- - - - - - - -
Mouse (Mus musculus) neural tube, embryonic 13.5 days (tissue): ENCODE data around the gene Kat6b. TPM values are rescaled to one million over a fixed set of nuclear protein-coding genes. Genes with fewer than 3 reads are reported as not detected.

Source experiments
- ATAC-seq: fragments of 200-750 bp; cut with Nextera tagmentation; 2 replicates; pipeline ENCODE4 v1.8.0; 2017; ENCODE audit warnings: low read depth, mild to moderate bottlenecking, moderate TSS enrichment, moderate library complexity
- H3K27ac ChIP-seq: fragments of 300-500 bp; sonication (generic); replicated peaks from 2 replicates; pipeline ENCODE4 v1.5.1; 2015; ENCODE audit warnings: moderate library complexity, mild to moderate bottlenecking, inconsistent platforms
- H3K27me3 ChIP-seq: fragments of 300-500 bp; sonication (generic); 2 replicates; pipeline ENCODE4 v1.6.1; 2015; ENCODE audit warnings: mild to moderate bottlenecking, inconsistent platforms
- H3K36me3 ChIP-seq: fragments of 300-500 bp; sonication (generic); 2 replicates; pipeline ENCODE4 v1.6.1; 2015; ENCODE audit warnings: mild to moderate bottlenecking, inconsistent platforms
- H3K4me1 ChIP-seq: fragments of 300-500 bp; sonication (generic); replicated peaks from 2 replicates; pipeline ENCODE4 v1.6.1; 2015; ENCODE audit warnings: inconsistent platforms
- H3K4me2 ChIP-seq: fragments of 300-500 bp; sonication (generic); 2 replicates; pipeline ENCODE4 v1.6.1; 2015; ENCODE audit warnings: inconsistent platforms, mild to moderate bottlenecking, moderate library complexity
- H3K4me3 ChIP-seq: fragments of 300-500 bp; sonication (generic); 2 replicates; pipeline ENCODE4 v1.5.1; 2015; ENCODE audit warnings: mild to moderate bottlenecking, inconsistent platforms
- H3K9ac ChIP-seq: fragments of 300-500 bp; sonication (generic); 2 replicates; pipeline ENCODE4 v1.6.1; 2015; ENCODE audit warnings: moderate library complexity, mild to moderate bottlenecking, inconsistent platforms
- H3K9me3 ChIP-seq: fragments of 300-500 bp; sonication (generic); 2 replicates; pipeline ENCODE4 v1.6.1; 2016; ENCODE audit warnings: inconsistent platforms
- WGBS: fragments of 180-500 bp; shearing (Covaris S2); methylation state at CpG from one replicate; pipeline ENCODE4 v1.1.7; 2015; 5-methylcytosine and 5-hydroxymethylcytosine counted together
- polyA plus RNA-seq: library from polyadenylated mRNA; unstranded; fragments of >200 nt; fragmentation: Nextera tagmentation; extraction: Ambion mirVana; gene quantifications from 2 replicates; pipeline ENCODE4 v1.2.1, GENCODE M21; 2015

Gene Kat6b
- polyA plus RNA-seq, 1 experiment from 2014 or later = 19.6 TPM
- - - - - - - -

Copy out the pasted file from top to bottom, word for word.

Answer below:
Mouse (Mus musculus) neural tube, embryonic 13.5 days (tissue): ENCODE data around the gene Kat6b. TPM values are rescaled to one million over a fixed set of nuclear protein-coding genes. Genes with fewer than 3 reads are reported as not detected.

Source experiments
- ATAC-seq: fragments of 200-750 bp; cut with Nextera tagmentation; 2 replicates; pipeline ENCODE4 v1.8.0; 2017; ENCODE audit warnings: low read depth, mild to moderate bottlenecking, moderate TSS enrichment, moderate library complexity
- H3K27ac ChIP-seq: fragments of 300-500 bp; sonication (generic); replicated peaks from 2 replicates; pipeline ENCODE4 v1.5.1; 2015; ENCODE audit warnings: moderate library complexity, mild to moderate bottlenecking, inconsistent platforms
- H3K27me3 ChIP-seq: fragments of 300-500 bp; sonication (generic); 2 replicates; pipeline ENCODE4 v1.6.1; 2015; ENCODE audit warnings: mild to moderate bottlenecking, inconsistent platforms
- H3K36me3 ChIP-seq: fragments of 300-500 bp; sonication (generic); 2 replicates; pipeline ENCODE4 v1.6.1; 2015; ENCODE audit warnings: mild to moderate bottlenecking, inconsistent platforms
- H3K4me1 ChIP-seq: fragments of 300-500 bp; sonication (generic); replicated peaks from 2 replicates; pipeline ENCODE4 v1.6.1; 2015; ENCODE audit warnings: inconsistent platforms
- H3K4me2 ChIP-seq: fragments of 300-500 bp; sonication (generic); 2 replicates; pipeline ENCODE4 v1.6.1; 2015; ENCODE audit warnings: inconsistent platforms, mild to moderate bottlenecking, moderate library complexity
- H3K4me3 ChIP-seq: fragments of 300-500 bp; sonication (generic); 2 replicates; pipeline ENCODE4 v1.5.1; 2015; ENCODE audit warnings: mild to moderate bottlenecking, inconsistent platforms
- H3K9ac ChIP-seq: fragments of 300-500 bp; sonication (generic); 2 replicates; pipeline ENCODE4 v1.6.1; 2015; ENCODE audit warnings: moderate library complexity, mild to moderate bottlenecking, inconsistent platforms
- H3K9me3 ChIP-seq: fragments of 300-500 bp; sonication (generic); 2 replicates; pipeline ENCODE4 v1.6.1; 2016; ENCODE audit warnings: inconsistent platforms
- WGBS: fragments of 180-500 bp; shearing (Covaris S2); methylation state at CpG from one replicate; pipeline ENCODE4 v1.1.7; 2015; 5-methylcytosine and 5-hydroxymethylcytosine counted together
- polyA plus RNA-seq: library from polyadenylated mRNA; unstranded; fragments of >200 nt; fragmentation: Nextera tagmentation; extraction: Ambion mirVana; gene quantifications from 2 replicates; pipeline ENCODE4 v1.2.1, GENCODE M21; 2015

Gene Kat6b
- polyA plus RNA-seq, 1 experiment from 2014 or later = 19.6 TPM